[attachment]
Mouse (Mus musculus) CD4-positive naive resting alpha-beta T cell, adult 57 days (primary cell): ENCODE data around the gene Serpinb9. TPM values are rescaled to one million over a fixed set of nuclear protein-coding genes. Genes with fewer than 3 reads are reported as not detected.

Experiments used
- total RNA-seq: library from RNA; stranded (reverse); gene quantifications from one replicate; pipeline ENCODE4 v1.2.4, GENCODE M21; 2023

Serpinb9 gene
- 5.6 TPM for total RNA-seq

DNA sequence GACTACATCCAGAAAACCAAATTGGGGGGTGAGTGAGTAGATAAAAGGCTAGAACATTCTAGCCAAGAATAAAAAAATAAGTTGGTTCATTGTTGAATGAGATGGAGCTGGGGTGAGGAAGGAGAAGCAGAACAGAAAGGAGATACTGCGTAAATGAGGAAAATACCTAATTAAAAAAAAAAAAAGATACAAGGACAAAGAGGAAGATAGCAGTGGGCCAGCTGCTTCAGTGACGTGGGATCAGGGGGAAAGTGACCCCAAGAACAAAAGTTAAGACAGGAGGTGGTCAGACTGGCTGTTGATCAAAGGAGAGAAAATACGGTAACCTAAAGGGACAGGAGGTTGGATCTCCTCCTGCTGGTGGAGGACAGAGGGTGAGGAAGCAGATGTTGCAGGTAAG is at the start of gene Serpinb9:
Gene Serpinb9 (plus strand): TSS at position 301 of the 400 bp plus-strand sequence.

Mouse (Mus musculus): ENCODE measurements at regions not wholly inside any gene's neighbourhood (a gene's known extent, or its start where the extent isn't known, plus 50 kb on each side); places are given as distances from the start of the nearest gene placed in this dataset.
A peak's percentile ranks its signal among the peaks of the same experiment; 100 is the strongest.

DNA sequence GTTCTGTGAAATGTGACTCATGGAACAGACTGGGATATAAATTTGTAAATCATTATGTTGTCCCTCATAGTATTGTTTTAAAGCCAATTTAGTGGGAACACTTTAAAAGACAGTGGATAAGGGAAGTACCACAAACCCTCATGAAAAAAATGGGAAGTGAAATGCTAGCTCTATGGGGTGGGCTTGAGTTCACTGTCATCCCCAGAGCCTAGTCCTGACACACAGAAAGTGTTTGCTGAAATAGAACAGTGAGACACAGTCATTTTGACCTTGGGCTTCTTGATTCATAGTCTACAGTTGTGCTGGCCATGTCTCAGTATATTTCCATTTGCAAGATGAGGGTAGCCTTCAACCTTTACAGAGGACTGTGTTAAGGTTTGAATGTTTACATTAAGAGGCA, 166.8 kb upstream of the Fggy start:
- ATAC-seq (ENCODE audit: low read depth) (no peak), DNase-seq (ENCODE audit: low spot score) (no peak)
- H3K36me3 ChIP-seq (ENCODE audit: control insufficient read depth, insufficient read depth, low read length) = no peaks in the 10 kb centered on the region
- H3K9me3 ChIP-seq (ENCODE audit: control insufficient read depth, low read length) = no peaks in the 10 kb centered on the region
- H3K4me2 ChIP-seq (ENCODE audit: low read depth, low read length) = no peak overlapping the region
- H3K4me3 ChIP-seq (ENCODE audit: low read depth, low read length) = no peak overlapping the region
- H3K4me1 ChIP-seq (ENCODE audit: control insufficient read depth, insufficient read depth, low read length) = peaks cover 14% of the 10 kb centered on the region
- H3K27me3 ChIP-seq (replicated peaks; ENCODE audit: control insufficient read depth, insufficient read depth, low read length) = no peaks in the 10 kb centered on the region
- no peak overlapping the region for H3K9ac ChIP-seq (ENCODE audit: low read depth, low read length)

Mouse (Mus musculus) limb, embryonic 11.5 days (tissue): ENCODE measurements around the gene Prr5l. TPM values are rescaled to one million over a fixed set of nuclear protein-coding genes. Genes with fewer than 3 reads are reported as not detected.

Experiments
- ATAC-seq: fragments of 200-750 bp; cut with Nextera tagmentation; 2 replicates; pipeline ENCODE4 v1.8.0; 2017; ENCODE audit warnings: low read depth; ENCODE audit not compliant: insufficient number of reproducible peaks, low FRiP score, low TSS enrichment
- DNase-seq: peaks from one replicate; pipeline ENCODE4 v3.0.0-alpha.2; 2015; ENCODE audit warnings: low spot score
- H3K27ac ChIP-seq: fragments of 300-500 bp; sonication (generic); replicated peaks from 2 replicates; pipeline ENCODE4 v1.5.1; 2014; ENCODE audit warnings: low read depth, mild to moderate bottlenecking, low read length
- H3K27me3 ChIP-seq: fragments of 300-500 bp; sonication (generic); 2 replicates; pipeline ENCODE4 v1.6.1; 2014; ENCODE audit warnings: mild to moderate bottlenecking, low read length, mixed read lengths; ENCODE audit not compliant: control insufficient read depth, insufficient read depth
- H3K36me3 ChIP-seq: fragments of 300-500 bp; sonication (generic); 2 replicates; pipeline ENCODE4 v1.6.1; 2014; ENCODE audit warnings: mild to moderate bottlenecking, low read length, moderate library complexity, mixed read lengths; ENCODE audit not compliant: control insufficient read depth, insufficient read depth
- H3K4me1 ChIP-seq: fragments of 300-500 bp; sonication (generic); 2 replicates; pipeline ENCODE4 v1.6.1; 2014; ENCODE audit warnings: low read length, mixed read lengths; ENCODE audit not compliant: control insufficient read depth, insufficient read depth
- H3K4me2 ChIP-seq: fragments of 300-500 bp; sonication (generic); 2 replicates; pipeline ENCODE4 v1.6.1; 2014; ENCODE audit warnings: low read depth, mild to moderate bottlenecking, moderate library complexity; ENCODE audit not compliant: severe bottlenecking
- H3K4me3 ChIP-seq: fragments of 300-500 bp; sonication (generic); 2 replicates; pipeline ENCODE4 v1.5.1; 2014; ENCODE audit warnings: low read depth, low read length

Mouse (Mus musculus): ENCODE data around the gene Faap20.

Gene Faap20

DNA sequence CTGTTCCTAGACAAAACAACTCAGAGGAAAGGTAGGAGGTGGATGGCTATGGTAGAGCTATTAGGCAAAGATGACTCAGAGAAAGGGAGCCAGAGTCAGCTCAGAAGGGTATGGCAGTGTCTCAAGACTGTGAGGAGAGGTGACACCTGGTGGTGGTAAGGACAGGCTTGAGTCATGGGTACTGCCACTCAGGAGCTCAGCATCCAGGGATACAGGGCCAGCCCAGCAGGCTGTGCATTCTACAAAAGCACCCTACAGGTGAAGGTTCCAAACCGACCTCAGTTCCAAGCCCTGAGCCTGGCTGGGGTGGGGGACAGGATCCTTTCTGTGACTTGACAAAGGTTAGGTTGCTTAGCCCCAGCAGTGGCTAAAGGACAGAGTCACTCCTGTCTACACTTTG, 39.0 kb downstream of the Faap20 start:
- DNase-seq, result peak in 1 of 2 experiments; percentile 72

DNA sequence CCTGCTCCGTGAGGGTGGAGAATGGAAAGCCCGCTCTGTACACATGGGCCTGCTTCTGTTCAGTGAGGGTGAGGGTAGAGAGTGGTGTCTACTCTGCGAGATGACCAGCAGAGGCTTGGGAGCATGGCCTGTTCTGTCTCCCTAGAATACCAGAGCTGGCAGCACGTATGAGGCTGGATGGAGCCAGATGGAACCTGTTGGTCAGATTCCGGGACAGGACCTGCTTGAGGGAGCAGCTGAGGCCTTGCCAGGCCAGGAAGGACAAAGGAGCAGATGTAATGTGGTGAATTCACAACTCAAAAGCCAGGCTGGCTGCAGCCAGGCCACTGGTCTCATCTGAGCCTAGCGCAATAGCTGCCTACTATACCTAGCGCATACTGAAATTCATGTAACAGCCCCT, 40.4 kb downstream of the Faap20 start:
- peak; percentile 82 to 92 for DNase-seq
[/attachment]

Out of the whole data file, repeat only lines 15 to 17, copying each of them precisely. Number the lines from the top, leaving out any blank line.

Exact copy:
- H3K4me3 ChIP-seq (ENCODE audit: low read depth, low read length) = no peak overlapping the region
- H3K4me1 ChIP-seq (ENCODE audit: control insufficient read depth, insufficient read depth, low read length) = peaks cover 14% of the 10 kb centered on the region
- H3K27me3 ChIP-seq (replicated peaks; ENCODE audit: control insufficient read depth, insufficient read depth, low read length) = no peaks in the 10 kb centered on the region